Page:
The ELG also discovered that the oil companies misrepresented the dangers of MTBE to the U.S. Environmental Protection Agency (EPA). Although the companies had their own experience with MTBE contamination, they told the EPA that MTBE did not pose any special threat to the environment. In fact, they promoted MTBE to the EPA as environmentally friendly. When researchers reported in the mid-1980s about the dangers of MTBE as a water contaminant, the oil companies formed an MTBE Committee to counter the bad press and assure the EPA that MTBE was not a risk to the environment.
Role of Station Owners
In MTBE cases, our attorneys do not usually sue the owners of gasoline stations that released MTBE-containing gasoline. Under the law of products liability, when a product is defective, everyone in the “chain of distribution” from the manufacturer to the final retailer can be held responsible for harm caused by that product.
But the ELG’s philosophy is that the entity owner who knew about the danger posed by a product and decided to sell that product anyway is the responsible party who should pay for harms caused by that product. With respect to MTBE, our attorneys have taken the position that the oil companies should be held responsible because they knew the risks of using MTBE, knew from experience that MTBE would leak and would require costly cleanup, misrepresented those risks to EPA and the government, and decided to add MTBE to gasoline anyway. Gas station owners were not part of the decision-making process: they had no control over what went into gasoline, and they didn’t know about MTBE or the problems it caused.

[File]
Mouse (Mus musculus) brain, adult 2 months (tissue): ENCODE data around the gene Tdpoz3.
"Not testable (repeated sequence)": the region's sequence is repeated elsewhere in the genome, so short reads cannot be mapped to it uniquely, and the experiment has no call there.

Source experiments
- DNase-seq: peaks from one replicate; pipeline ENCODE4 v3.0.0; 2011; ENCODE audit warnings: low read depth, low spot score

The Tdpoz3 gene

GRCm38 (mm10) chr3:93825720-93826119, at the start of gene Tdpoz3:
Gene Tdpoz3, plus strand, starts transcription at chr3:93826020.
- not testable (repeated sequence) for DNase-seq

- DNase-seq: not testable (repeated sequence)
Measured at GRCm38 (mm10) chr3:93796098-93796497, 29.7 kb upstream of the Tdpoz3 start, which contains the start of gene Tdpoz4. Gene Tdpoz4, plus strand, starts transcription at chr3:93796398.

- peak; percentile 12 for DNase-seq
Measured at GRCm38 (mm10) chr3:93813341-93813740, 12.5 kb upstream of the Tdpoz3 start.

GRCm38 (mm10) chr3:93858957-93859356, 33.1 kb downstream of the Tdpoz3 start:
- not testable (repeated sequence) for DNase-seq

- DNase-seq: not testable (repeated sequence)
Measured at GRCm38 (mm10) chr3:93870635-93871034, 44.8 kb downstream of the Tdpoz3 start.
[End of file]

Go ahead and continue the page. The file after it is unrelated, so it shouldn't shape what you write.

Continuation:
The National Settlement
In 2008, the ELG at Baron & Budd negotiated a settlement with the bulk of the major oil companies that required the oil companies to pay a substantial cash settlement to 153 public water providers and a number of private well owners in 17 states. The companies also agreed to pay for cleanup of any MTBE contamination discovered in the next 30 years — providing protection to an additional 3,600 wells serving millions of Americans. The national settlement represents tremendous progress toward holding the oil companies responsible and getting communities the resources they need to clean up America’s public drinking water supplies.
Another benefit of the litigation and settlement is that it brought MTBE to public attention. States began to ban the use of MTBE-containing gasoline in 2001. By 2009, twenty-four states had passed similar bans, and refiners had ceased using MTBE.
The ELG lawyers at Baron & Budd represented approximately 21 public water providers from six states in similar litigation against oil refiners. We settled these cases (without engaging in discovery) for almost $20 million.